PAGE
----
New Trump Guidelines Massively Expand Authorities' Abilities to Deport Immigrants
Millions of people are at risk.
US President Donald Trump issued new guidelines for immigration enforcement on Monday that dramatically expand the scope of people who will be pursued for deportation.
Under the new system, anyone convicted, or even suspected, of a minor crime will be prioritized for deportion. This means that a driving penalty can result in deportation.
Previously, only serious crimes were prioritized.
The newly released memos call for 10,000 more immigration and customs agents, more detention facilities, and the resurrection of a program that deputizes local and state law enforcement officers to carry out immigration enforcement duties, an arragement that had been sidelined under former president Barack Obama.
Another dormant program that allows the US to immediately deport recent arrivals to Mexico as they await court proceedings could also be resumed. This could also apply to Central American refugees who had fled to the US seeking safety.
The new orders do not address the Deferred Action for Childhood Arrivals, which covers millions of people known as Dreamers who came to the US when they were young and are now pursuing normal, law-abiding lives.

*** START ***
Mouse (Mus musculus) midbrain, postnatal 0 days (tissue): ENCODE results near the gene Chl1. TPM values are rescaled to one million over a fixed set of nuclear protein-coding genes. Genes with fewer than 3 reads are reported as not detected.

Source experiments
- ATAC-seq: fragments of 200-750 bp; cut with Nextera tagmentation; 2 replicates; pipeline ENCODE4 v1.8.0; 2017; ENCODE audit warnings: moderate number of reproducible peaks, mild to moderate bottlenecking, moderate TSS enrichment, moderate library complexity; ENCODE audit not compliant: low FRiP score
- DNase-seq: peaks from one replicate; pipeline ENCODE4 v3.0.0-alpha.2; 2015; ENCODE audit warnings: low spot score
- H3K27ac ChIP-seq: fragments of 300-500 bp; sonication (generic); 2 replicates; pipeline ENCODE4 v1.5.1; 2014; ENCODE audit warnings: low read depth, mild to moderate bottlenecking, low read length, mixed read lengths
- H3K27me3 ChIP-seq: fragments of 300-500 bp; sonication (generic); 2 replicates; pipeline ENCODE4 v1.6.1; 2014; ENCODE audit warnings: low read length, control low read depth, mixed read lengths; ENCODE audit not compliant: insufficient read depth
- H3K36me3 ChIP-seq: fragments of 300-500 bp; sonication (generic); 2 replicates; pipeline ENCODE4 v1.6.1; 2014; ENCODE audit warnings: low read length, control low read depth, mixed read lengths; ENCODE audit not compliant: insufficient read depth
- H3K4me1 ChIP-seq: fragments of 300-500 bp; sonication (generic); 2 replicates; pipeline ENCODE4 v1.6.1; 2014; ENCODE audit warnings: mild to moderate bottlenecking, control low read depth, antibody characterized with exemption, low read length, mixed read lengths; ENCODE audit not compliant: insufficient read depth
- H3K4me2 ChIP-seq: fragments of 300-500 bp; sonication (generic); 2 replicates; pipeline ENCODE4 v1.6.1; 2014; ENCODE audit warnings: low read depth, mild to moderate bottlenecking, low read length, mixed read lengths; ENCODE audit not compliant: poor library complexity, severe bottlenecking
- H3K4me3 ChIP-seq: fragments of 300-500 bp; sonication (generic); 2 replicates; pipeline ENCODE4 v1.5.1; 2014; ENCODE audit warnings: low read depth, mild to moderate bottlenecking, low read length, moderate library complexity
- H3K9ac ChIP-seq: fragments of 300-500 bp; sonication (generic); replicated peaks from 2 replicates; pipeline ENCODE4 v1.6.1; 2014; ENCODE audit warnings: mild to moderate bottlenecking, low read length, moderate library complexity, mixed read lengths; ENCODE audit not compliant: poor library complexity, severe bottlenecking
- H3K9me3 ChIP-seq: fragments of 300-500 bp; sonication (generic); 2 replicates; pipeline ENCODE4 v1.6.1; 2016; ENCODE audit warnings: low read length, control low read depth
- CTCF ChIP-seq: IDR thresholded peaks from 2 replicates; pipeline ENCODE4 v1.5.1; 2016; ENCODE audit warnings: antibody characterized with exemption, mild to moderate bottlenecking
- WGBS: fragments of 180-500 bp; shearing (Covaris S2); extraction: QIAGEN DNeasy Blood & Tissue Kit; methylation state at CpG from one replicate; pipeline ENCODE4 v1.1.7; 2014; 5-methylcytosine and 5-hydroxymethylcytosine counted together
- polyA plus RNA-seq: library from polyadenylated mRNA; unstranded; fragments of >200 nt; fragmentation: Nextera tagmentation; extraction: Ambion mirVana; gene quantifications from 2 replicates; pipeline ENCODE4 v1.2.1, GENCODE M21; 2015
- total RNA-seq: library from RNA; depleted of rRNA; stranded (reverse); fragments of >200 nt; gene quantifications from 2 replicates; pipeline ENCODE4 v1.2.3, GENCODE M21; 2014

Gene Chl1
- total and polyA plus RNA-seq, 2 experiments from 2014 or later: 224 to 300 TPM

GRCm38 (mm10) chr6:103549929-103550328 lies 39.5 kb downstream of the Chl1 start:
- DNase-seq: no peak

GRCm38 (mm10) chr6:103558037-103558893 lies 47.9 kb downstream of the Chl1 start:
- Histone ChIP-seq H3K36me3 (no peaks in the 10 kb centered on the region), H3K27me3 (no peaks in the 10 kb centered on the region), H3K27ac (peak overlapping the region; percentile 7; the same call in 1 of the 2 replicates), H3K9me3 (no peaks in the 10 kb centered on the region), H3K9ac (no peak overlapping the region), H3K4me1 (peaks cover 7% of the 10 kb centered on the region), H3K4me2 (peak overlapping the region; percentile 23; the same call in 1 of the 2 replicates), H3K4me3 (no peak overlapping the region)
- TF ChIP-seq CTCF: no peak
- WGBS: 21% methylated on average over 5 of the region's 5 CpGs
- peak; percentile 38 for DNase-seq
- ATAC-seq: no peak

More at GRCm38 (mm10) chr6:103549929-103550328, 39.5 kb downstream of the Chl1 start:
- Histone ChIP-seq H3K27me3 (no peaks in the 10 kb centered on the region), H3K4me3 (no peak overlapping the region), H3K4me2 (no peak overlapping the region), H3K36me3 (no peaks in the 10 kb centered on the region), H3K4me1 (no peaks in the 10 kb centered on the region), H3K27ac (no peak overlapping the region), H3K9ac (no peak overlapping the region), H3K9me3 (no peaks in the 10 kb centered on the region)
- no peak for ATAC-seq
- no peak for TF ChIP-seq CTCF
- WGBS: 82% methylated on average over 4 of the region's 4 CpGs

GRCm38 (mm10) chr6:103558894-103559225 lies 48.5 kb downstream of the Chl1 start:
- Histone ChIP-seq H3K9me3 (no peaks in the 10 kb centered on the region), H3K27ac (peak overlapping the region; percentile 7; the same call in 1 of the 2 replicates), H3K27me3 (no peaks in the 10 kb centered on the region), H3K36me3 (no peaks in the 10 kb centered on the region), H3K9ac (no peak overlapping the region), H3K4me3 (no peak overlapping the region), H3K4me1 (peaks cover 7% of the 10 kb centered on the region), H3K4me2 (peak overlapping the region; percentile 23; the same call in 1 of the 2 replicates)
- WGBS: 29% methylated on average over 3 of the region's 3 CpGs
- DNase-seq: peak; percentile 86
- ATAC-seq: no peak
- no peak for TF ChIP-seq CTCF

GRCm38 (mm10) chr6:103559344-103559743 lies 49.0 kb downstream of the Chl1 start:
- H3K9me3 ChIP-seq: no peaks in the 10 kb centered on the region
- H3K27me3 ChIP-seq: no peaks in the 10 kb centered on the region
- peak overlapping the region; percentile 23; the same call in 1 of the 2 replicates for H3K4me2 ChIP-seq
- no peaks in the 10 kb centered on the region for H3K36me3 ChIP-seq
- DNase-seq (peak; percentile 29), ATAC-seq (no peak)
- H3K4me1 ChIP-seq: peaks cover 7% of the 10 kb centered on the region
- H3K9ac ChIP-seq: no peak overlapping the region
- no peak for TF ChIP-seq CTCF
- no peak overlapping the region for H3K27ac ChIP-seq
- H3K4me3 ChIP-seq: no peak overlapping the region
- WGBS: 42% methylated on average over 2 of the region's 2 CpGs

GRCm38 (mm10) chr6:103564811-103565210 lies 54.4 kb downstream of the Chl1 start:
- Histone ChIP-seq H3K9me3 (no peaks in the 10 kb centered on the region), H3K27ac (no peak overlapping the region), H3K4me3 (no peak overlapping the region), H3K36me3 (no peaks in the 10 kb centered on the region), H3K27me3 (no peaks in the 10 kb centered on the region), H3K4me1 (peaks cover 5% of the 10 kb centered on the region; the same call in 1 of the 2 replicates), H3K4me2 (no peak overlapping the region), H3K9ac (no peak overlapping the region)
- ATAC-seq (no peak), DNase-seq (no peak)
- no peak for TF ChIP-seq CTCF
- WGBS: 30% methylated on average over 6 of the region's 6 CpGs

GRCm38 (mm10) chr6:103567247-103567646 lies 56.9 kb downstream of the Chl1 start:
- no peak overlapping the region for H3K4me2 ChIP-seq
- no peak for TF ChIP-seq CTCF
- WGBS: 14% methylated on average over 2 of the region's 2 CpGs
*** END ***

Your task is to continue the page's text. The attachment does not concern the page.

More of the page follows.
"We're gonna deal with DACA with heart," Trump recently told the New York Daily News in a phone interview.
However, DACA does not cover millions of other law-abiding immigrants at risk of deportation. And now even Dreamers could be ensnared in some minor incident that spirals into deportation.
“These memos confirm that the Trump administration is willing to trample on due process, human decency, the well-being of our communities, and even protections for vulnerable children, in pursuit of a hyper-aggressive mass deportation policy," Omar Jadwat, director of the ACLU’s Immigrants’ Rights Project. "However, President Trump does not have the last word here — the courts and the public will not allow this un-American dream to become reality.”